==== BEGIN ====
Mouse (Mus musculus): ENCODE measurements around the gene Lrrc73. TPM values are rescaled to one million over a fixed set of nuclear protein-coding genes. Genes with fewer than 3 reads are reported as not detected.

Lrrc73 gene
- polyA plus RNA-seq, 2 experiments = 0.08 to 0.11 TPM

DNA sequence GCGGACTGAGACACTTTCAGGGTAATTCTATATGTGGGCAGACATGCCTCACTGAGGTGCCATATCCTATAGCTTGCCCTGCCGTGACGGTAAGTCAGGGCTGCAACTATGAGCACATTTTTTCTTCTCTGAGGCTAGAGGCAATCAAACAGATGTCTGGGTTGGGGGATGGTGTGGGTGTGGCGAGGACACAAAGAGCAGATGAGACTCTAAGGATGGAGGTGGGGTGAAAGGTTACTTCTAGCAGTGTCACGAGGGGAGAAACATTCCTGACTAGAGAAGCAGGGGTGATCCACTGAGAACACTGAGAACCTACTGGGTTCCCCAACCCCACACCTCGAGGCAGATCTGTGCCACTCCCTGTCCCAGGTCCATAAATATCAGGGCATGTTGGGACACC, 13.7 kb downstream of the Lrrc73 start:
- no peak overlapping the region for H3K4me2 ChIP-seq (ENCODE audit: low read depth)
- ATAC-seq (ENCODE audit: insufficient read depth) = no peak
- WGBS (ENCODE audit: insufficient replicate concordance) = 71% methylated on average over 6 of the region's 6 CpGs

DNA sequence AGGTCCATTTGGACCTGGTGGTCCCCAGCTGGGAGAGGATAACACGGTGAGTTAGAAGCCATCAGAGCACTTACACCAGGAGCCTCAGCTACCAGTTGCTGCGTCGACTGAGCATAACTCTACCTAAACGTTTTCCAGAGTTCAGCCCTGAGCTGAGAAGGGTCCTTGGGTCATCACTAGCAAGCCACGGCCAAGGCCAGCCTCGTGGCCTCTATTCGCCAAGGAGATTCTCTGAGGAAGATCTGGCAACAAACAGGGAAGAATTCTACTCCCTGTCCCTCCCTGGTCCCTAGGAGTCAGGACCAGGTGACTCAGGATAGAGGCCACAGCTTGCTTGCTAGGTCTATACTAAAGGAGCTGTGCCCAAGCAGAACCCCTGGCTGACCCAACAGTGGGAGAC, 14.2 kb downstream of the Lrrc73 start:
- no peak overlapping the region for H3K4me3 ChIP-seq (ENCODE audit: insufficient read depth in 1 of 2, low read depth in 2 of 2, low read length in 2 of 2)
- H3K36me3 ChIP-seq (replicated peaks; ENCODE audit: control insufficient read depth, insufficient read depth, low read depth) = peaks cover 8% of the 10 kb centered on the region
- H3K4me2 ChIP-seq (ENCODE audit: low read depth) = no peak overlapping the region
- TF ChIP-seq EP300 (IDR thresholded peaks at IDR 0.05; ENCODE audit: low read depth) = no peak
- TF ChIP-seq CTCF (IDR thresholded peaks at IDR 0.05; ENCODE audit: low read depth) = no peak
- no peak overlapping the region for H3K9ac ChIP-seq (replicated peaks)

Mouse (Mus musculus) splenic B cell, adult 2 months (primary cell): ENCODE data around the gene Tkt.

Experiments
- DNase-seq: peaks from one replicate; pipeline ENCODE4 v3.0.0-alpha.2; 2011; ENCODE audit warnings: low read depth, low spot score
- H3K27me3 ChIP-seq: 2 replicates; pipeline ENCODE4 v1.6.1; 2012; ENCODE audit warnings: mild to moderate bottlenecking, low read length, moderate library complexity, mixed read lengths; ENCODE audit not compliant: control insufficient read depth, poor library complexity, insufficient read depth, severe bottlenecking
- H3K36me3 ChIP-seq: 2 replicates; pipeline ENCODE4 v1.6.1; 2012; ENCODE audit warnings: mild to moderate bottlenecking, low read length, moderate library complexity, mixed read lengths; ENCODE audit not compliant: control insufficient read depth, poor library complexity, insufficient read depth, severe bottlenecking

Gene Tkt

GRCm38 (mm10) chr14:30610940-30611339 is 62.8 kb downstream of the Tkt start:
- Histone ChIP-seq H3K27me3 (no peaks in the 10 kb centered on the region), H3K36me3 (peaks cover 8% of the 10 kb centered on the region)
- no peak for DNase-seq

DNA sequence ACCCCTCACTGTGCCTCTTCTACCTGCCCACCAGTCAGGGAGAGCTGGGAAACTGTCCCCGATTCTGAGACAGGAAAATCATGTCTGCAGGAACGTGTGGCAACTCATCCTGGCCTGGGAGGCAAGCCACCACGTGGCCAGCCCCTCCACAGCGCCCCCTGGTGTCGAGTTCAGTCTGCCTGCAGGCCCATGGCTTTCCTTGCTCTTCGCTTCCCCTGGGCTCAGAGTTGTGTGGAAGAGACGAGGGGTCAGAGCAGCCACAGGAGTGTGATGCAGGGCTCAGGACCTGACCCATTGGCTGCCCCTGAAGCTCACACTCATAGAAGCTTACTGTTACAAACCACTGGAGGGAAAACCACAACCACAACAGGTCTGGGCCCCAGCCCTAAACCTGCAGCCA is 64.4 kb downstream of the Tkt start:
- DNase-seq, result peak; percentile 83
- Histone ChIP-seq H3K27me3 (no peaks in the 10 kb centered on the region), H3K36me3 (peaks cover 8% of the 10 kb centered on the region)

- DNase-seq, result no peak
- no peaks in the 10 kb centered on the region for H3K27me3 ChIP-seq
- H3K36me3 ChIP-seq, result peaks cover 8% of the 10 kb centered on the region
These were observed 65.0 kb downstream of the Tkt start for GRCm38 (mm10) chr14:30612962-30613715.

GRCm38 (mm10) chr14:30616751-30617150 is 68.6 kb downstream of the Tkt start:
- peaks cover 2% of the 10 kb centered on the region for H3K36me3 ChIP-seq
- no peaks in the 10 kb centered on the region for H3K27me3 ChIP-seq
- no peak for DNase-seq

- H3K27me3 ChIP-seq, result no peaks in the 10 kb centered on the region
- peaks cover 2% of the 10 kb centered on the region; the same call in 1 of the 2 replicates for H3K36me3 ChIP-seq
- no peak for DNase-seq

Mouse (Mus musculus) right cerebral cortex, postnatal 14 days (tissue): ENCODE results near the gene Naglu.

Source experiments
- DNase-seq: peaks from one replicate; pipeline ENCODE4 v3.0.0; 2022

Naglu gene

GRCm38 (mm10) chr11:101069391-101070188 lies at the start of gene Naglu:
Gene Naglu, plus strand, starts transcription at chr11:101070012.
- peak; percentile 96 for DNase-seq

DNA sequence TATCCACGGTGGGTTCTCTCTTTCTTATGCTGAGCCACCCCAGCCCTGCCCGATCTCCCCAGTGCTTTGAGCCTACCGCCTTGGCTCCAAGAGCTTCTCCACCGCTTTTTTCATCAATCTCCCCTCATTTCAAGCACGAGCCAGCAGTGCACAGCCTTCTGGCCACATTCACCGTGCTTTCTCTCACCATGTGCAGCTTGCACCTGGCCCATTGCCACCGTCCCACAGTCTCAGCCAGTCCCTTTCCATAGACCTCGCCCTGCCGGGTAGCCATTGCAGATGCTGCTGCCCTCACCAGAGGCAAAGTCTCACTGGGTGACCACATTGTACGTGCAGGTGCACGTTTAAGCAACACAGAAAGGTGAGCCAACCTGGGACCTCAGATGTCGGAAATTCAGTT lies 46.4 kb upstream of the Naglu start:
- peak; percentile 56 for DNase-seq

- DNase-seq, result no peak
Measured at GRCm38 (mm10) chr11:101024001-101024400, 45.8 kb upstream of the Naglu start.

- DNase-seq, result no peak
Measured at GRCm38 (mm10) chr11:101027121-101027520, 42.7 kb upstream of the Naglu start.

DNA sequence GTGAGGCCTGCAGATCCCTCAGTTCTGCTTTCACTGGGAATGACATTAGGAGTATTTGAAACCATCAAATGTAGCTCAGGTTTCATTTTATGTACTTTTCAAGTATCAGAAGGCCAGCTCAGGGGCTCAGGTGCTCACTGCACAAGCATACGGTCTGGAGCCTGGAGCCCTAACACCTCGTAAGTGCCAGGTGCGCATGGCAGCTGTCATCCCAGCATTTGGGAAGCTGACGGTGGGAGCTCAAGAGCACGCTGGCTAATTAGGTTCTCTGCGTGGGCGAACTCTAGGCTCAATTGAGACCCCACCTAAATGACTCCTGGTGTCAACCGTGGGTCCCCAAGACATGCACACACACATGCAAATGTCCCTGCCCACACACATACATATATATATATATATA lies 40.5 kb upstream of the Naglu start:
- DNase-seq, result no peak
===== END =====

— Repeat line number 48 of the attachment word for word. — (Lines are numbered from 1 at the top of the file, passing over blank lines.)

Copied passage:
Measured at GRCm38 (mm10) chr11:101024001-101024400, 45.8 kb upstream of the Naglu start.